You will have to prove that the discriminatory actions or comments infringed your civil rights. When the conduct becomes a condition of keeping your job, you have reason to make a claim.
Any unwelcome comments or actions that affect a person’s civil rights and their job are considered hostile. Such behavior is guided by the U.S Equal Employment Opportunity Commission (EEOC).
- Physical Assault
In several cases, rudeness, petty fights, annoyances, petty insults, personality conflicts, and other isolated incidences cannot contribute to a hostile environment. However, they should all be investigated because the behavior can be against the workplace policy.
If your supervisor physically assaults you or encourages workers to engage in unhealthy competitions that result in violence, they are guilty of being hostile.
What Qualifies as a Hostile Work Environment?
It is essential to know the legal requirements that qualify a behavior to be hostile. A hostile environment is created when anyone commits harassing conduct or comments based on a person’s:
- Gender identity
- Sexual orientation
- And any other legally protected characteristics
For an action or behavior to be considered hostile, they must be:
- Disruptive to a person’s work
- Severe, persistent, and pervasive
- Malicious behavior that was not addressed by the employer
If the harasser is a supervisor, the employer is held liable because the supervisor or manager acts on their behalf.
What to Do When Being Harassed
There are several ways to handle a hostile work environment. If you feel harassed at your workplace, you should:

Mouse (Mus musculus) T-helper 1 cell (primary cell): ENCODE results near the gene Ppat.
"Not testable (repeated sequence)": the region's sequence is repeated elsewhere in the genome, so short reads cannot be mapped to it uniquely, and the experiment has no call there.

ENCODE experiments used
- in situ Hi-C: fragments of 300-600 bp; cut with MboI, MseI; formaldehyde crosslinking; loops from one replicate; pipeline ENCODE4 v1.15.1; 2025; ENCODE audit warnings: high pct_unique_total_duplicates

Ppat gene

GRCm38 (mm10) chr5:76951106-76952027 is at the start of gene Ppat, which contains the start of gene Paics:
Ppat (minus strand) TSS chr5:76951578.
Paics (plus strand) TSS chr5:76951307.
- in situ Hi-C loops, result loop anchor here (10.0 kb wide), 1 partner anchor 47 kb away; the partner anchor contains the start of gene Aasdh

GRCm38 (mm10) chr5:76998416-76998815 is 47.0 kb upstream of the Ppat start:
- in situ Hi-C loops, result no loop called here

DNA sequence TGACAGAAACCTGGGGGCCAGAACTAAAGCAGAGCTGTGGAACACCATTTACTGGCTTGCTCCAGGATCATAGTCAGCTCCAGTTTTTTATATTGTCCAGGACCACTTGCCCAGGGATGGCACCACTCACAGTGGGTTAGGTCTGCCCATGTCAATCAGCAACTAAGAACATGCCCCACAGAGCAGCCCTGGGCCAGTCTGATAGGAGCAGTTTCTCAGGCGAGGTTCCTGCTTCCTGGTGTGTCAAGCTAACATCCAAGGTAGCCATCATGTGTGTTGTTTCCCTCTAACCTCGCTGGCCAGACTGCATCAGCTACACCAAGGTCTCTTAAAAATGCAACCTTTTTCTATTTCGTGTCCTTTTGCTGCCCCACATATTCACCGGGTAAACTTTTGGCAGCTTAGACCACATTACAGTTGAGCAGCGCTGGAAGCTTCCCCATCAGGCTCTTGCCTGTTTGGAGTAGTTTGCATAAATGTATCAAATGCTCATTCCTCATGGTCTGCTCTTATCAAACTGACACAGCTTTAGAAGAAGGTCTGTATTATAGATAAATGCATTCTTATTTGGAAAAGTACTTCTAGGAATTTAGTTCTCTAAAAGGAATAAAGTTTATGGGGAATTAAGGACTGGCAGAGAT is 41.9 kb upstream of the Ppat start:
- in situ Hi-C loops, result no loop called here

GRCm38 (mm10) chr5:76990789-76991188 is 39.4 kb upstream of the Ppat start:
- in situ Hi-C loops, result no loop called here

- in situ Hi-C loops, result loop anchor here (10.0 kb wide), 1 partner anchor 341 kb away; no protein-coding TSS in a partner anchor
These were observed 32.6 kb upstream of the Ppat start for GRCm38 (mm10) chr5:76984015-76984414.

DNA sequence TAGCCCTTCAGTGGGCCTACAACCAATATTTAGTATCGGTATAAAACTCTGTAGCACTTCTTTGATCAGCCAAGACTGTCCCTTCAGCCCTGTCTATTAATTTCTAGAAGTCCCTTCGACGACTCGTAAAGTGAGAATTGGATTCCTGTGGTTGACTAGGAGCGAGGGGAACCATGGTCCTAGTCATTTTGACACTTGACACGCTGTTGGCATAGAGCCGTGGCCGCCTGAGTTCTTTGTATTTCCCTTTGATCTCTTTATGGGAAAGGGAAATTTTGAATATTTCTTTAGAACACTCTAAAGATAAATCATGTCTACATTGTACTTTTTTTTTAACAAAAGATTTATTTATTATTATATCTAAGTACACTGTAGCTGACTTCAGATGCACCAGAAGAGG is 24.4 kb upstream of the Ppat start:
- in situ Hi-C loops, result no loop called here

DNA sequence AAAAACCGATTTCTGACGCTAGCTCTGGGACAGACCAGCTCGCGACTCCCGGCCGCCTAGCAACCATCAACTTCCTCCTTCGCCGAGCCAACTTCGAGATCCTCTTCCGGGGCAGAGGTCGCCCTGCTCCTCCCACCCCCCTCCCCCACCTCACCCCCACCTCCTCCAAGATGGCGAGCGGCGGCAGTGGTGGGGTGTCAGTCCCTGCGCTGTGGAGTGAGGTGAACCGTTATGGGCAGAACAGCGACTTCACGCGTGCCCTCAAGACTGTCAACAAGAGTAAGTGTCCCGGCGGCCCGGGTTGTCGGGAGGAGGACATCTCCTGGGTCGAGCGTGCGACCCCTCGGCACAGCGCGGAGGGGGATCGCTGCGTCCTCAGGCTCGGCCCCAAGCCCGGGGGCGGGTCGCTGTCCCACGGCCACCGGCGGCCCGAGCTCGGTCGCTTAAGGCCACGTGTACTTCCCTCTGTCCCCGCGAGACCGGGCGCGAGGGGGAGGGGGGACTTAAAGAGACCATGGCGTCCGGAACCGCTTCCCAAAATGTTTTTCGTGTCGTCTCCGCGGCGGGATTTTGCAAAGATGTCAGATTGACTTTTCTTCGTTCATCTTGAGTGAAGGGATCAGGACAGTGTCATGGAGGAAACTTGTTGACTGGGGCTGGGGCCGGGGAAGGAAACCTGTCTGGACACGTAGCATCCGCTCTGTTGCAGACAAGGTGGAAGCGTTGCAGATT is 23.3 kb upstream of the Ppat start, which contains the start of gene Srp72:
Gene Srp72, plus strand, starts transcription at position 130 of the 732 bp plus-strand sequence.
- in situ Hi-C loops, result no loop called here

Ask the Harasser to Stop
One of the first things you should do is ask your harasser to stop their behavior politely. If you feel threatened by them, you may want to ask someone to talk to them instead of trying to approach them on your own.
Make an Official Report
If they do not stop, you should report them to your immediate supervisor, employer, or to human resources. It is the employer’s responsibility to create a safe and healthy work environment for all employees. This includes a harassment-free workplace.
Your employer should take their time and investigate the complaint at length. They should talk to your coworkers with an open-minded approach to get to the truth. The human resource or your employer should then put the harasser on notice.
Seek Legal Help
Only seek legal help for hostile work environment cases if your employer is aware of the situation, and you have given them enough time to handle it. Otherwise, the lawsuit will flounder.
To defend themselves, employers must show that they took the right measures to address the harassment and prevent it quickly or that the victim did not take advantage of the preventive measures provided by the employer.
Get Help When Dealing With a Hostile Work Environment
If you are experiencing or witnessing a hostile work environment, you should take the right steps to report. Such behavior is very unhealthy, intimidating, and it can affect a person’s performance and overall well-being.